The federal judge presiding over BP Plc's Texas refinery blast prosecution stepped down after victims attacked a U.S. plea agreement as “shockingly lenient” and accused the judge of a conflict of interest, according to a Bloomberg.com report.
The victims' lawyer, David Perry, argued that U.S. District Judge Gray Miller should remove himself since he worked for BP's law firm at the time of the 2005 explosion that killed 15 workers and injured 170 others. Miller subsequently stepped aside, and U.S. District Judge David Hittner has been assigned to the case.
Perry has asked the new judge to award $2 billion for claims related to the 2005 blast instead of the $50 million provided for under the plea deal.
“BP has a prior history of terrible misconduct, and that ought to form the basis” for increasing the fine to the federal maximum of twice the criminal proceeds, said Perry. The victims claim BP earned $1 billion from the plant in the 14 months before the blast.
BP agreed last month to plead guilty to exposing workers to toxic emissions during the Texas City explosion, trying to corner the propane-trading market and spilling 200,000 gallons of oil from corroded Alaskan pipelines. The plea bargain, with combined fines of $373 million, will end BP's federal criminal liability from the blast and the spills.
The $50 million portion of the fine related to the explosion allows BP, Europe's second-largest oil company, to retain profits made by running the plant without necessary safety improvements, workers said in their victim impact statement, filed in Houston federal court. Miller, who was to accept BP's plea Nov. 27, worked for Houston-based Fulbright & Jaworski before being appointed to the bench by President George W. Bush in 2006.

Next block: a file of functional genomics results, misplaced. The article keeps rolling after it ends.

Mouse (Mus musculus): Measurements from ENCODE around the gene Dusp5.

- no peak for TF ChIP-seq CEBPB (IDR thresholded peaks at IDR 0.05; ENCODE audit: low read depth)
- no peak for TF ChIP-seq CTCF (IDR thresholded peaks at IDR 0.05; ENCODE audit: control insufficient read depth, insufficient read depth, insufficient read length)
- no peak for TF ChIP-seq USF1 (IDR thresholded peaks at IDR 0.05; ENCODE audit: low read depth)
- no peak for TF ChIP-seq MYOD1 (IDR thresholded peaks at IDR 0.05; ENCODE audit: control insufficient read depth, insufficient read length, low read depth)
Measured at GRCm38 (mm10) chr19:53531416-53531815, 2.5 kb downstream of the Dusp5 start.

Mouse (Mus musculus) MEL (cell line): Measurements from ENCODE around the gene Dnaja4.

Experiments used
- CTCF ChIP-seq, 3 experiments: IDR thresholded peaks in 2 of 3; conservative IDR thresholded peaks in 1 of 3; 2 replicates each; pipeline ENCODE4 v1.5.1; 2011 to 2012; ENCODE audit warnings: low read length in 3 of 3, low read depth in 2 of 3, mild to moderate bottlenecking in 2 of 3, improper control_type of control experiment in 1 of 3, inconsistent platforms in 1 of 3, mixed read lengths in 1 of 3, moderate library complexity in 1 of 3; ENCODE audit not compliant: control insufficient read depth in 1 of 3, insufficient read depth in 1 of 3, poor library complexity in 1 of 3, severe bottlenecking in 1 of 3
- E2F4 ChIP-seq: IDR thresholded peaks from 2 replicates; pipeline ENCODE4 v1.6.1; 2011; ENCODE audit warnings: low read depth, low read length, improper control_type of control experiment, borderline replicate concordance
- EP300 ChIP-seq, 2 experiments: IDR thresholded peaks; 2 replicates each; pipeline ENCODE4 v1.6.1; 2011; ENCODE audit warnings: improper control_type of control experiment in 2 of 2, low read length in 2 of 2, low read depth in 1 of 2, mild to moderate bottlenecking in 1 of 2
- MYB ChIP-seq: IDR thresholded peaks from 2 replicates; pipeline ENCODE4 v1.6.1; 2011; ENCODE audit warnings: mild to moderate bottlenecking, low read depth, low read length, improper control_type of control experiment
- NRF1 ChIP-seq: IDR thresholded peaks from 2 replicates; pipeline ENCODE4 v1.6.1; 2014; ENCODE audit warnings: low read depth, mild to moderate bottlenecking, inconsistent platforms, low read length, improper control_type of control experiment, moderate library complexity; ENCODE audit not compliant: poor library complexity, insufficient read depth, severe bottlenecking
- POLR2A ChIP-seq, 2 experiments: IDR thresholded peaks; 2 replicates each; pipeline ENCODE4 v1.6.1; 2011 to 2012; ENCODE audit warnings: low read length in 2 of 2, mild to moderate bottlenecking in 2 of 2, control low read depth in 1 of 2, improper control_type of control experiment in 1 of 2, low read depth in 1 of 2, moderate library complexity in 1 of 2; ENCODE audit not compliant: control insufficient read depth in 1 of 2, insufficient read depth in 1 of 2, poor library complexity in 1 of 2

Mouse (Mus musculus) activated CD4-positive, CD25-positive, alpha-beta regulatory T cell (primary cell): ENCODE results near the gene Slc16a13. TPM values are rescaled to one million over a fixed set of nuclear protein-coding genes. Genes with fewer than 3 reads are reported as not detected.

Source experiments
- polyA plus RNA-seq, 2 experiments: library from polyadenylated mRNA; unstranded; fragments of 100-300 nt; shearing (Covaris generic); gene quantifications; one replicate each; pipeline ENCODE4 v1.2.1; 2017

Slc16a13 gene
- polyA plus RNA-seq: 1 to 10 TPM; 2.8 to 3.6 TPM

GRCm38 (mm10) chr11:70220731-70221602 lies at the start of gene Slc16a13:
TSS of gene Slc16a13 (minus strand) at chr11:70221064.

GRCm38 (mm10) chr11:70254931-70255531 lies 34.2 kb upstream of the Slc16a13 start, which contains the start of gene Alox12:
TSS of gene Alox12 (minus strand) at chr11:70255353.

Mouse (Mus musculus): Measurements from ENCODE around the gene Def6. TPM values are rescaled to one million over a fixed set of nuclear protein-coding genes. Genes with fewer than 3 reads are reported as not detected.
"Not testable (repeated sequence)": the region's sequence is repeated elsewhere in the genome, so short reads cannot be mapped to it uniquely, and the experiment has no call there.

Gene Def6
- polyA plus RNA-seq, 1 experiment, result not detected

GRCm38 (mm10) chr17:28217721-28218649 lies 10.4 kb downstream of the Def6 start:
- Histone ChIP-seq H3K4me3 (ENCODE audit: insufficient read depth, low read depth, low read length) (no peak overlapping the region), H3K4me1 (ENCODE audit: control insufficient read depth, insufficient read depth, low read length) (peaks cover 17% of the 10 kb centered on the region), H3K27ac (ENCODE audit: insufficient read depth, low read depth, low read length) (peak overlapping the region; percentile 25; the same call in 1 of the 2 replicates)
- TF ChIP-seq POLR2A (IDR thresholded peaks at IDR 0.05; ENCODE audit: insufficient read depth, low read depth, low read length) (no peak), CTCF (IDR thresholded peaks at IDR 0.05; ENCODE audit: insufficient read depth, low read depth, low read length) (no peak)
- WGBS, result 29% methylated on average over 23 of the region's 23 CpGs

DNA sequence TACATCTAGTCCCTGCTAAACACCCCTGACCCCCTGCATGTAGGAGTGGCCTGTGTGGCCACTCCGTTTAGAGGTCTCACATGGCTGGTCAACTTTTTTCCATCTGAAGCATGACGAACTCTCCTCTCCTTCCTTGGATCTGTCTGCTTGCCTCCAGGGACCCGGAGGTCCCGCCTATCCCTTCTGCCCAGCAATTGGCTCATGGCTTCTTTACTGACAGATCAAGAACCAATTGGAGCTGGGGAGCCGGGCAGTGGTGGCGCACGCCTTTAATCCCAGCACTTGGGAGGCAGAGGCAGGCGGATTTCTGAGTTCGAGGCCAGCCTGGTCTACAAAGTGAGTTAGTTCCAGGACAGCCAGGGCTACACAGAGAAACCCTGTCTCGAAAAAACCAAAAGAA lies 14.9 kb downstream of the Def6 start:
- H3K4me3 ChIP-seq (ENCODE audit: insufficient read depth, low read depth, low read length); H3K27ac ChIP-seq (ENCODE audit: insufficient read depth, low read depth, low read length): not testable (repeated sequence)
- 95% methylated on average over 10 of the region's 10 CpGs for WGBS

“The plea agreement proposed by the government and the defendant BP Products North America Inc. should be rejected as shockingly lenient and providing preferential treatment to BP,” the workers said. The fine amount “allows BP to retain more than 95 percent of the profit from its criminal conduct.”
The explosion occurred March 23, 2005, when an octane-boosting unit overflowed as it was being restarted following repairs. Gasoline vapors spewed into an inadequate vent system, igniting a blast that destroyed windows five miles away.
BP, based in London, has admitted responsibility for the blast, which generated a record $21 million fine from OSHA and a finding by the U.S. Chemical Safety Board that excessive budget cuts compromised safety. BP said it never intentionally endangered workers.